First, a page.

On April 23, 1985 – 28 years ago – Coca-Cola made the now-infamous decision to replace the secret formula of its flagship brand. The New Coke introduction, which critics called the business blunder of the century and cynics declared an unintended stroke of marketing genius, unleashed an avalanche of calls, letters, protests and bad press.

Extensive research leading up to the launch showed that consumers preferred the taste of New Coke. But what the tests didn't reveal was the emotional bond consumers felt with their Coca-Cola. Loyalist clubs and protest groups formed almost overnight, and consumers from coast to coast hoarded and even scalped cases of “old” Coke.

“The passion for original Coke was something that just flat caught us by surprise,” Don Keough, then president and chief operating officer of The Coca-Cola Company, humbly admitted during a press conference announcing the return of the “classic” formula just 79 days after New Coke’s debut.

Sales of the original Coca-Cola surged in the months to follow, restoring the brand as the frontrunner in the ongoing cola wars and affirming a truth countless marketers continue to learn and relearn in the social media era – that consumers, not companies, own the world’s most cherished brands.

In February, Maker’s Mark became the latest brand to reverse course following consumer backlash, backpedaling on a decision to reduce the alcohol content of its bourbon. The news got us thinking: What if New Coke had launched in 2013 instead of 1985? How would consumers’ reaction – and the company’s subsequent response – have manifested in the digital domain?

We pitched these hypothetical questions and more to Michael Bassik, managing director of Burson-Marsteller’s U.S. digital PR and communications practice. Here’s what he had to say:

The New Coke introduction and retraction remains a case study in brand loyalty. Has social media given consumers even more ownership of brands?

The old adage, “the customer is always right,” still rings true. The ability for customers to influence corporate decision making has increased ten-fold over the past decade. Companies now are much more likely to listen and respond to consumer complaints, and consumers are significantly more likely to complain when they’re unhappy. Consumers are more empowered by technology and social media, but also by the companies who realize they are having conversations and expressing their support and discontent online. Social media communities represent the world’s most valuable focus groups. And for the first time in history, companies can engage directly with anyone, anytime and anywhere.

We’ve gradually seen a departure from what we call “high-touch” protests: in-person demonstrations, letter-writing campaigns, phone calls and the like. In their place, we’re seeing an embrace of digital and social media to register support or discontent with a product or service. In the past, the barriers to protest were steep; you had to write, address, stamp and mail a letter, or pick up the phone and call someone. Today these barriers have nearly vanished. You can walk down the street and make a call from your cell phone, or sit at your desk and click the “like” button or send out a tweet. Many define this era of protest as “slactivism” because it requires a lot less effort.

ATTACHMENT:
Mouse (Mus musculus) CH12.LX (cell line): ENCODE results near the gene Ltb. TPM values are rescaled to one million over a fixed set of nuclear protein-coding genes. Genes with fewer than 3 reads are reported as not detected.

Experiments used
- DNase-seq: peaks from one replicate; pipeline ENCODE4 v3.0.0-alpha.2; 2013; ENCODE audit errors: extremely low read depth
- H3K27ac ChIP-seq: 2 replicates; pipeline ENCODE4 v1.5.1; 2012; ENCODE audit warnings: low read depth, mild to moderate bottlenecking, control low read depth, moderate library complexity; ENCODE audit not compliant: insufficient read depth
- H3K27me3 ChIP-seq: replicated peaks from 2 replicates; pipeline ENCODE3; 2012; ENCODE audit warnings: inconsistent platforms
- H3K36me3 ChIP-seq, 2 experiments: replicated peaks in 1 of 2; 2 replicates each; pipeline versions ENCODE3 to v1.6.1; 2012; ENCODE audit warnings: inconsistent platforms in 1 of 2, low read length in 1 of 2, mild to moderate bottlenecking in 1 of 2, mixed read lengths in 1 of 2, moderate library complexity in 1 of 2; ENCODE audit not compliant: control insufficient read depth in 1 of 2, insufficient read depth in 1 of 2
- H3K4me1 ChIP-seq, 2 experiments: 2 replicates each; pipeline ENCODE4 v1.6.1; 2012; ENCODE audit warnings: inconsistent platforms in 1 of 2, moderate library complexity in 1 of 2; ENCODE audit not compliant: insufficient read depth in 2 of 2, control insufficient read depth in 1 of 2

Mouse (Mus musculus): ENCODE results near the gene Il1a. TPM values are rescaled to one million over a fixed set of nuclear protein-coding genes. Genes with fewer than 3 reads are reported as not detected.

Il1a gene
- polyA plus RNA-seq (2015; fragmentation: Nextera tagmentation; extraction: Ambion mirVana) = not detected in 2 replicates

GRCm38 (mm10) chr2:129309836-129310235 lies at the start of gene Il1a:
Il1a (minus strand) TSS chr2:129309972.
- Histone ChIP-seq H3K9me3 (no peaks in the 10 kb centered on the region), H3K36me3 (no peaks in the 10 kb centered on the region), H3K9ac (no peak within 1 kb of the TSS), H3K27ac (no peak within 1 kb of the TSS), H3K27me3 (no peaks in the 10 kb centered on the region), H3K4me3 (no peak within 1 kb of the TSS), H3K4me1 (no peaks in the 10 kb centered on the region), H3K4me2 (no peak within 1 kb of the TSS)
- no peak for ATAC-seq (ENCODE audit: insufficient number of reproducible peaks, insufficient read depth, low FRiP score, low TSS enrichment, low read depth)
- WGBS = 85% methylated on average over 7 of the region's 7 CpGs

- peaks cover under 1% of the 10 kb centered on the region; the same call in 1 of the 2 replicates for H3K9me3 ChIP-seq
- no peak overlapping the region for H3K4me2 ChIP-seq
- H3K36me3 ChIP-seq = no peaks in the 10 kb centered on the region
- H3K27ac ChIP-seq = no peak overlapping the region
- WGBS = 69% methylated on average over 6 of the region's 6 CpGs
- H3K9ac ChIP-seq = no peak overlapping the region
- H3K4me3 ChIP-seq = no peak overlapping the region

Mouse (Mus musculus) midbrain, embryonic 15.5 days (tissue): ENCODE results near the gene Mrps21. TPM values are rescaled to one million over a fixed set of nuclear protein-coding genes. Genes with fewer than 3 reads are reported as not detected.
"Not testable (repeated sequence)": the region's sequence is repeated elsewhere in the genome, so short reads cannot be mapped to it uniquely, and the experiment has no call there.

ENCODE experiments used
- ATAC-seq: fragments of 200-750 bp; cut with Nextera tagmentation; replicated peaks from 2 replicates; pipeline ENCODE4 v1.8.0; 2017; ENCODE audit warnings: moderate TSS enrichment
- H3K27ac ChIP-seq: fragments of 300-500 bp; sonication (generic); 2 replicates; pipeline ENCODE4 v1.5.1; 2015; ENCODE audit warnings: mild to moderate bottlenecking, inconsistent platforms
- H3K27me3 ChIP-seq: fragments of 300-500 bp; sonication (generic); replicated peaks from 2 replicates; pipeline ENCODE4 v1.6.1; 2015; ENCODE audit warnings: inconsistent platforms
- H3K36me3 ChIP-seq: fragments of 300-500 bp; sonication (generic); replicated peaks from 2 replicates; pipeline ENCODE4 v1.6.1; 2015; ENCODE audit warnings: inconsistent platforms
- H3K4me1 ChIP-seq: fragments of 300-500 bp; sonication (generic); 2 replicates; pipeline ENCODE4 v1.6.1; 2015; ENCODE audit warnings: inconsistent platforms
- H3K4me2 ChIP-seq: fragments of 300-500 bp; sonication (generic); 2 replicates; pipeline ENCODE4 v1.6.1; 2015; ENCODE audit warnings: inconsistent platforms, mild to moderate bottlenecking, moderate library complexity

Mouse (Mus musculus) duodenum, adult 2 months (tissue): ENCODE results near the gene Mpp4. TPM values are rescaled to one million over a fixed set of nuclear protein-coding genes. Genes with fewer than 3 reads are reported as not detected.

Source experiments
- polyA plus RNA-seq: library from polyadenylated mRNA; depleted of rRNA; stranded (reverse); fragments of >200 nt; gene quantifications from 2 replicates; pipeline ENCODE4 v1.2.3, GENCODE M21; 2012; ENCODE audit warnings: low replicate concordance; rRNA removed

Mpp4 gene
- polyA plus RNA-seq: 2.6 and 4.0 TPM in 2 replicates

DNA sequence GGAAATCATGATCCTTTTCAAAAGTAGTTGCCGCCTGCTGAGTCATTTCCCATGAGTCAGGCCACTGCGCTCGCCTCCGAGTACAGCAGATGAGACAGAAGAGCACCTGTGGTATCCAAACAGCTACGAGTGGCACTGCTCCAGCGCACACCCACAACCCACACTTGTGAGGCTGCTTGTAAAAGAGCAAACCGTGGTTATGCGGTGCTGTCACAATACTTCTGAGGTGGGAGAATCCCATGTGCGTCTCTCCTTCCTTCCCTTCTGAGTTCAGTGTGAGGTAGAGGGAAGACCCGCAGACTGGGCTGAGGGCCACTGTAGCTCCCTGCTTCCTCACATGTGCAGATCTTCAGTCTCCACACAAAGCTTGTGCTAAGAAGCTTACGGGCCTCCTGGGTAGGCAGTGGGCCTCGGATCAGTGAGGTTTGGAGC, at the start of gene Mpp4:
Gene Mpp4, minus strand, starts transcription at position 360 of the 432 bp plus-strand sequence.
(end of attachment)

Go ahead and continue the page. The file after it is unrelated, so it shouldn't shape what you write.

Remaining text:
Coke’s response in ‘85 was decidedly old-school, yet effective, with top executives holding a high-profile press conference announcing the return of “classic” Coca-Cola. In your opinion, what would the company’s reaction look like today?

We’re now in an era of “and” instead of “or.” Holding a traditional press conference is still an effective method to communicate to the media, but it’s likely that executives would bypass mainstream media initially and talk to consumers and employees directly through digital platforms.

How long do you think it would take Coke to switch back to the classic formula today?

I think it certainly would be faster. The immediacy of social media has cut the protest cycle in half. Companies are now monitoring sentiment online in real time. Just look at how quickly Coca-Cola changed its cans back to red from white (for the December 2011 Arctic Home promotion).

Any fun hashtag predictions?

I suspect the hashtags would predominantly focus on the campaign to bring back the original formula, just as the conversations did in 1985. My bet would be #savecoke.

Could Coke potentially have used social media as a proactive communications tool to support the launch and make it a success?

Social media is an incredibly effective way to launch a new product or service because you can communicate directly with your most ardent fans and engage influencers. But it cannot cover for dissatisfaction with the product. Ultimately, the product has to resonate and be well received, no matter what medium you use to communicate.